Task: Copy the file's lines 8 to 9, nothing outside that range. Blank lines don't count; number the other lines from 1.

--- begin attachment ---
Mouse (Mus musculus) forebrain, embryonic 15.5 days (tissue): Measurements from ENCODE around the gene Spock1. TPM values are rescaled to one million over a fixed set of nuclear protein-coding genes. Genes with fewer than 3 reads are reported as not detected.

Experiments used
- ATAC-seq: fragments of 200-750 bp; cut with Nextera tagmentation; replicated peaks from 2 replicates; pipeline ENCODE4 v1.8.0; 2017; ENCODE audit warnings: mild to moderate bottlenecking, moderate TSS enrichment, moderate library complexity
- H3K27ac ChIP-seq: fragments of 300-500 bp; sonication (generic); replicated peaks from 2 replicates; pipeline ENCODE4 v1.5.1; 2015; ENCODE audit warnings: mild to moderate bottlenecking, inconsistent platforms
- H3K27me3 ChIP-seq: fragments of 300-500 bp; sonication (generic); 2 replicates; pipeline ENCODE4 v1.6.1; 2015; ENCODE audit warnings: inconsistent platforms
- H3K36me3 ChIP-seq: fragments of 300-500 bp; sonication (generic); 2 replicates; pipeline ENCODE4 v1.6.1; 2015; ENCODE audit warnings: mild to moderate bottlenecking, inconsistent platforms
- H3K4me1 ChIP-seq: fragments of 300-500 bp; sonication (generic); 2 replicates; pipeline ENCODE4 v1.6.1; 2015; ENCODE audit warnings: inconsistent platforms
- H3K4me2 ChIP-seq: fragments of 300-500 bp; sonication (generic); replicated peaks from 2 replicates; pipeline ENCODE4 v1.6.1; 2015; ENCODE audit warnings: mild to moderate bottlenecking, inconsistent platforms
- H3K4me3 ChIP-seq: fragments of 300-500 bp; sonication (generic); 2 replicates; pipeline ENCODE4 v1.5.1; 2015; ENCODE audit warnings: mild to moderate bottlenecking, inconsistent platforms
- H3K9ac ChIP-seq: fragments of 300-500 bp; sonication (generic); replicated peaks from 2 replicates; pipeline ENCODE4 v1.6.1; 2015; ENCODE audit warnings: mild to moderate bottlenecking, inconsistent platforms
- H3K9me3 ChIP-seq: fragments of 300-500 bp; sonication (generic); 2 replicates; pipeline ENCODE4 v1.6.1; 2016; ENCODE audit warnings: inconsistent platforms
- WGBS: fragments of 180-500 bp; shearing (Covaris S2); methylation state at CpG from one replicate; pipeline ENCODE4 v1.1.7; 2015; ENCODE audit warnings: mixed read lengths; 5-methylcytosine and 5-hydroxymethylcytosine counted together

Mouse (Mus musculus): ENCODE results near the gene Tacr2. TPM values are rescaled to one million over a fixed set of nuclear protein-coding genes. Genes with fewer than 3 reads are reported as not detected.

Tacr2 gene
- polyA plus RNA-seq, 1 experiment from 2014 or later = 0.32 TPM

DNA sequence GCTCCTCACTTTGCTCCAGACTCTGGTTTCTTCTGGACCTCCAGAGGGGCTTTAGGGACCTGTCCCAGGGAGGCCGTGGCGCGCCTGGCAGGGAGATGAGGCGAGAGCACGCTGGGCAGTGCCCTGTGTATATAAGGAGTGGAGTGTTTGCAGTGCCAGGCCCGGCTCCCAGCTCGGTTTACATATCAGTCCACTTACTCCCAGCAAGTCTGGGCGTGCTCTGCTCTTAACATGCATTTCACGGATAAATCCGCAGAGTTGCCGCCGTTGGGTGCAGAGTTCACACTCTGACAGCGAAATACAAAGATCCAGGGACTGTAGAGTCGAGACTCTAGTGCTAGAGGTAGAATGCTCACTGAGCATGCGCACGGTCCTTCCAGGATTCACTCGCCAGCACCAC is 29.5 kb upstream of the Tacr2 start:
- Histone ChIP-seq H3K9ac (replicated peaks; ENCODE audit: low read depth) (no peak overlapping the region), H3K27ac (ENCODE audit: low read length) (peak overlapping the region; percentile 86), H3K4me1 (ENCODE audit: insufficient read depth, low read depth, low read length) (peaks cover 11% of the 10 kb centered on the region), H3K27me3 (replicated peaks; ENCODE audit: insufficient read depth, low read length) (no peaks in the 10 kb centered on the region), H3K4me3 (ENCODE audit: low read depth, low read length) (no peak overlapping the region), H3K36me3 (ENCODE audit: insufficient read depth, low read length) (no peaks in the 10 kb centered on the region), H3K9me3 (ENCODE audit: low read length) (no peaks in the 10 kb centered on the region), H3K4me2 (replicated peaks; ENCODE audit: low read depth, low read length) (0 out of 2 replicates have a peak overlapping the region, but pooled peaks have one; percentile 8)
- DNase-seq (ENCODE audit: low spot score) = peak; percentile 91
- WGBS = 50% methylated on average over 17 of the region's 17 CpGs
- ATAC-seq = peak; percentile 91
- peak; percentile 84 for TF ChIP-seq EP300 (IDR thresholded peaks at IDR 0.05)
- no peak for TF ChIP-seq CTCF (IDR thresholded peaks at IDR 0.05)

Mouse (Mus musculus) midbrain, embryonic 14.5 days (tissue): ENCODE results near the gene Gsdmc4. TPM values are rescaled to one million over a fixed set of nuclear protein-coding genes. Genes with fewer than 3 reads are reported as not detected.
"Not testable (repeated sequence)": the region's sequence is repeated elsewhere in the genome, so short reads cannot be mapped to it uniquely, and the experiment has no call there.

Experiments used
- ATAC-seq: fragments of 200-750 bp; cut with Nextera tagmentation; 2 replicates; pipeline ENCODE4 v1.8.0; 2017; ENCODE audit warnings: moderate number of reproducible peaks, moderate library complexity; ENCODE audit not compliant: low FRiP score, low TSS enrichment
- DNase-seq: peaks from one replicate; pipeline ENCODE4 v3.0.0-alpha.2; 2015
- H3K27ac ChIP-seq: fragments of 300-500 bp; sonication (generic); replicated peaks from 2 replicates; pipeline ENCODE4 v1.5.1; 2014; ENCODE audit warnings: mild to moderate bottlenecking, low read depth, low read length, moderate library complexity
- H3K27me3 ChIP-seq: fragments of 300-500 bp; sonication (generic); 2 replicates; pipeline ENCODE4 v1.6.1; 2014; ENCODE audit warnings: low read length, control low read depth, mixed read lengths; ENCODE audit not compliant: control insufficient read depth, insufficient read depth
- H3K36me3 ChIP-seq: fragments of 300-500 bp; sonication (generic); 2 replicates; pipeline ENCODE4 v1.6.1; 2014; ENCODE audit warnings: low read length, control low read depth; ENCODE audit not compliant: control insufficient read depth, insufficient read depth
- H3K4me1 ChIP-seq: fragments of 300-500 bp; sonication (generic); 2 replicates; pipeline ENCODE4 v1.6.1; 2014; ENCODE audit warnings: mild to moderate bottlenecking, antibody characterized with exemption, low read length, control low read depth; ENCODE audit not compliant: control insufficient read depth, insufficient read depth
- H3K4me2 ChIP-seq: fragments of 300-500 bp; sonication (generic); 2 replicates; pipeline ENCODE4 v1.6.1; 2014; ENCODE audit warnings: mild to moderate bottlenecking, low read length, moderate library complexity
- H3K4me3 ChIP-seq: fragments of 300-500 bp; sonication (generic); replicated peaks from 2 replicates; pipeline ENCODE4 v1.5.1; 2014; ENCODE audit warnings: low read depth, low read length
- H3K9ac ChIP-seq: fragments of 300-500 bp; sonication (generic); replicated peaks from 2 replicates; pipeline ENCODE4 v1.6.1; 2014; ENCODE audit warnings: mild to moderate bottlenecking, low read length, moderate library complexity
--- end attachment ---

- H3K4me2 ChIP-seq: fragments of 300-500 bp; sonication (generic); replicated peaks from 2 replicates; pipeline ENCODE4 v1.6.1; 2015; ENCODE audit warnings: mild to moderate bottlenecking, inconsistent platforms
- H3K4me3 ChIP-seq: fragments of 300-500 bp; sonication (generic); 2 replicates; pipeline ENCODE4 v1.5.1; 2015; ENCODE audit warnings: mild to moderate bottlenecking, inconsistent platforms